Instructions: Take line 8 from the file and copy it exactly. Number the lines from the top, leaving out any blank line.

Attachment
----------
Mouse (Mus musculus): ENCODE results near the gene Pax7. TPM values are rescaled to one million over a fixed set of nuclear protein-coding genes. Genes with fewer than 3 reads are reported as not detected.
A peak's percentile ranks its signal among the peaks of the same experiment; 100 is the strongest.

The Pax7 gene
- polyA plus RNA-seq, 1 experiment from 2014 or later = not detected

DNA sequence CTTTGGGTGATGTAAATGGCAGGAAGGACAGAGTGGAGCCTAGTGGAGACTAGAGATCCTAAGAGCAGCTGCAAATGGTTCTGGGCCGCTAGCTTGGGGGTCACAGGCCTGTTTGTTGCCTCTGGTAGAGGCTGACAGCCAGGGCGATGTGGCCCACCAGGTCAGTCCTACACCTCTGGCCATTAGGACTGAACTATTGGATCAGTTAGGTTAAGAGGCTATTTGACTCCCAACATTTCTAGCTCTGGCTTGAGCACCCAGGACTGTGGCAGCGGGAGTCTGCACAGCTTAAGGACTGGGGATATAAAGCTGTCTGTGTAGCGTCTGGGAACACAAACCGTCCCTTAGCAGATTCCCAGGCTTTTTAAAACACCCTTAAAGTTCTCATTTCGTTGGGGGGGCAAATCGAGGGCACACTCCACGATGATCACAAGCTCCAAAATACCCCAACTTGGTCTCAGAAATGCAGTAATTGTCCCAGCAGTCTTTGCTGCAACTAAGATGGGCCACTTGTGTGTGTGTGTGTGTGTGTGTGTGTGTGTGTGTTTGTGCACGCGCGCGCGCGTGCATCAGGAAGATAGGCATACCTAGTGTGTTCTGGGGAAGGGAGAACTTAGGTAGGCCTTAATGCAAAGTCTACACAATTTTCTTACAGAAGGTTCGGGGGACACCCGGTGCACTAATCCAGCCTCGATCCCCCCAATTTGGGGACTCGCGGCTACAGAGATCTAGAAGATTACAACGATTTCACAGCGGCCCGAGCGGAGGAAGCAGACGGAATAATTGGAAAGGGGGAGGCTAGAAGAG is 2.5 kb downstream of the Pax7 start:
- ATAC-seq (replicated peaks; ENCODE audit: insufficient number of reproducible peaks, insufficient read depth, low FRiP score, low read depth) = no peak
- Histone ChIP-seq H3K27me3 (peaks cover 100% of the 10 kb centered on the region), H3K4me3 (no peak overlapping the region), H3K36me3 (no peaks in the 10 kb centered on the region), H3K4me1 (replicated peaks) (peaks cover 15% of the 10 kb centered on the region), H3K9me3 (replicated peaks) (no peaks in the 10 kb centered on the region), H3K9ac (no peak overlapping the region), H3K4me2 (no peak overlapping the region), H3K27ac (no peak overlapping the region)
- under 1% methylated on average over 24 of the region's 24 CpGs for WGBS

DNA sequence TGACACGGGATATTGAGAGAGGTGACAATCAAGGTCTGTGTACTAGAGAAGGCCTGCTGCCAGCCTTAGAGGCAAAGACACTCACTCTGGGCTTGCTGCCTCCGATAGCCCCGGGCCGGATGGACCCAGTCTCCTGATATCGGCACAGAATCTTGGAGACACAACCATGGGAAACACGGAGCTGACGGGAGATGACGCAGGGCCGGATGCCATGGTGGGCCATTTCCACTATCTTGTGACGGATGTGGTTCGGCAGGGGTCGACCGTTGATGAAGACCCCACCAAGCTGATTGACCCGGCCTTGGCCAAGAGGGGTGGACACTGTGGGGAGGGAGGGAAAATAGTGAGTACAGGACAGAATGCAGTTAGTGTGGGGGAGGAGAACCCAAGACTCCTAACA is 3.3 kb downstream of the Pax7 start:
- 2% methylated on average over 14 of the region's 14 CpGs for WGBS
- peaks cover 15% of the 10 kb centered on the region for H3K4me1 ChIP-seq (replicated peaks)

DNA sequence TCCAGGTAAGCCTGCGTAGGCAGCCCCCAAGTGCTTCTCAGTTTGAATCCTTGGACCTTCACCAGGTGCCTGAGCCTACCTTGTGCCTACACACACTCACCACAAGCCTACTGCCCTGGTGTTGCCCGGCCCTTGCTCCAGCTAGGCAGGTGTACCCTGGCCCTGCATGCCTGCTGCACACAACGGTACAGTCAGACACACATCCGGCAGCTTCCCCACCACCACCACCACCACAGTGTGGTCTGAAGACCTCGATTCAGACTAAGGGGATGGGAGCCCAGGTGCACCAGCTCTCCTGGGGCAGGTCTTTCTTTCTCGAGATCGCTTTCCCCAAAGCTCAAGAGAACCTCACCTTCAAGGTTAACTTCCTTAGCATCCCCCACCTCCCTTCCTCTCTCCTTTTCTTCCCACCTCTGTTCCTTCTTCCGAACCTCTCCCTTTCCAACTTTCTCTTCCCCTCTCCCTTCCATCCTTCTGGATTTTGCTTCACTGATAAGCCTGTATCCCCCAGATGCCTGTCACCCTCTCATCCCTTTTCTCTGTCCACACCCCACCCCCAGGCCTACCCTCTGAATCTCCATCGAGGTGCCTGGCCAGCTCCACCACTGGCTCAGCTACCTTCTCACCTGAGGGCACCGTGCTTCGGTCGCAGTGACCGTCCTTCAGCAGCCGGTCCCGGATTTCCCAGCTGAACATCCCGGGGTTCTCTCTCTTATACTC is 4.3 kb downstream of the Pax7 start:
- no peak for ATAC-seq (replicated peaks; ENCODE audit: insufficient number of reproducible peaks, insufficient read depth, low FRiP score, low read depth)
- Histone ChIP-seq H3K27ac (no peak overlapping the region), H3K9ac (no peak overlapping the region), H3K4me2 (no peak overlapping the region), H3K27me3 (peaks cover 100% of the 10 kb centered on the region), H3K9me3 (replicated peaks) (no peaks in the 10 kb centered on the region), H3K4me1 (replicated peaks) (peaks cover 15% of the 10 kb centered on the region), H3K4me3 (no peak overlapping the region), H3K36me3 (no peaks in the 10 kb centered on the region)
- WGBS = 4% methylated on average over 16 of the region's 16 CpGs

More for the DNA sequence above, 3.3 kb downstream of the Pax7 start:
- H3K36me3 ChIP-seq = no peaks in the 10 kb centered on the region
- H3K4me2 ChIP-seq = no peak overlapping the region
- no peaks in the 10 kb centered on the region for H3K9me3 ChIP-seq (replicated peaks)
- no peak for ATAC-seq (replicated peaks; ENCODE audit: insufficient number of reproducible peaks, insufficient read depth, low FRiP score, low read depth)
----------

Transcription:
- under 1% methylated on average over 24 of the region's 24 CpGs for WGBS